Philosophy for Children (P4C) is a powerful educational approach which has been found through research studies to have cognitive and social benefits for children and schools.
It is more effective, and less expensive, than any comparable approach. Attainment and happiness are increased.
It is centred on philosophical enquiry, where a trained teacher encourages children to think and reason as a group.
It supports Personal, Social and Health Education and complements many government initiatives and education strategies. P4C is short for Philosophy for Children.
P4C is an approach to learning and teaching, now a recognised worldwide movement and practice, that was founded by Professor Matthew Lipman. P4C has developed over 35 years, and is practised in approximately 60 countries.
Children are taught how to create their own philosophical questions. They then choose one question that is the focus of a philosophical enquiry, or dialogue. For example the question might be ‘is it ever ok to steal?
The teacher, as facilitator, supports the children in their thinking, reasoning and questioning, as well as the way the children speak and listen to each other in the dialogue. After the enquiry the children and facilitator reflect on the quality of the thinking, reasoning and participation, and suggest how they could improve; either as individuals or as a group (community).
P4C is intended to be a regular activity so that the children develop their skills and understanding over time. The role of the facilitator is crucial to ensuring quality dialogue and progress, as well as integration with the curriculum.
It is well documented that P4C has an impact on children’s cognitive, social and emotional development. P4C is about getting children to think and communicate well; to think better for themselves.
P4C is a thorough pedagogy with considerable academic pedigree. Professor Matthew Lipman, frustrated by his students lack of engagement with learning and thinking, was influenced by educationalists and philosophers such as Vygotsky, Piaget, Dewey as well as the tradition of Socratic dialogue.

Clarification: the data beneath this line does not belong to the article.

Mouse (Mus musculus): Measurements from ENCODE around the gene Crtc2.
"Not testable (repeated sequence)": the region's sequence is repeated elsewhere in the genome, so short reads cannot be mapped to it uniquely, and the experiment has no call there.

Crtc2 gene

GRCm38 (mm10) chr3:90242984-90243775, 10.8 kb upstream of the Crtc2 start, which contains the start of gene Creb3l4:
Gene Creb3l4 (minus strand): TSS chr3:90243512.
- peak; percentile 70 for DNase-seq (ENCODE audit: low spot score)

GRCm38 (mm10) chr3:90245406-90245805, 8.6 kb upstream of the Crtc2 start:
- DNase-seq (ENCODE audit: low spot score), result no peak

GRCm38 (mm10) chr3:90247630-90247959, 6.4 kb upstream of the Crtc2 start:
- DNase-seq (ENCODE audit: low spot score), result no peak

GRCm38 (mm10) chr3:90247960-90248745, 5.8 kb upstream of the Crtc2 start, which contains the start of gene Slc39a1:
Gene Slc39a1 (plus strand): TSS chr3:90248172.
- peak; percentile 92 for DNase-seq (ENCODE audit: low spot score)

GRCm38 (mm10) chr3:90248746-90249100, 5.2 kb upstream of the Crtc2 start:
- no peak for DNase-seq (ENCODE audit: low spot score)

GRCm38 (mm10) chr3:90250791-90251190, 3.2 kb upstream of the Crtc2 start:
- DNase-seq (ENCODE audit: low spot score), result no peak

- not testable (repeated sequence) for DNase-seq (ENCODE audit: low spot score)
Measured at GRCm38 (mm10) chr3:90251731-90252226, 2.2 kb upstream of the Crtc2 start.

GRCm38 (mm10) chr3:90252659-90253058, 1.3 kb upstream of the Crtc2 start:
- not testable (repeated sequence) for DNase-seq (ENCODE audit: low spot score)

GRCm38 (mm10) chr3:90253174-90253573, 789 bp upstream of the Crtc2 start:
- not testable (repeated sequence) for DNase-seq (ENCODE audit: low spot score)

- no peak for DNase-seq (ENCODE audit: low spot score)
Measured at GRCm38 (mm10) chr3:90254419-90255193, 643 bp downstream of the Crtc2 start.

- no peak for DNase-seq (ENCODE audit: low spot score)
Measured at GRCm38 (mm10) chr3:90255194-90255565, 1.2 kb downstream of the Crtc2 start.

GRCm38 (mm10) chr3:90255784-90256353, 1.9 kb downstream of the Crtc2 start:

What our pupils say:
“This year I’ve also enjoyed doing P4C because I like sharing my opinion and listening to other peoples. We’ve discussed lots of different things and normally you don’t get to talk about things like animal cruelty and climate change just on the playground so it’s nice to hear opinions you don’t often get to hear.”
“In P4C, I liked it when we had a picture of a town on the board and we had to spot all the different values like friendship and respect. For friendship there was a man getting a cat out of a tree and for respect there were people holding up signs saying ‘Save the World’. I like giving my ideas in P4C.”
“I enjoy P4C club because its peaceful and you have to concentrate which helps you to learn how to concentrate in other situations. Its good for debating because you have to talk to people that you might not normally talk to in a respectful manner and everything that you do is calm, including the games. You have to respect what other people thing and say. Sometimes we do the Odd One Out and you mustn’t judge them for their opinion—you can’t say I’m right, you’re wrong, you have to explain your reason. I also enjoy doing P4C lessons in class.”
“P4C is an unique learning place. It really gets me thinking deeply and often makes me think- ‘is that really what I think?’ You can experience lots of different things such as confusion or frustration because you just can’t think of the right word. You can learn something you didn’t know before, you can build on whatever other people are saying. You can learn a lot but most of all, I enjoy it.”
“I love doing that. P4C gets my brain working a bit more and the games we play really do help me think.”
“I prefer it when the teacher listens to me. The lessons I most enjoy are the ones when the teachers listen to what I have to say. P4C – I enjoy this a lot because it is about listening. I would like to have more P4C sessions across all of the subjects.”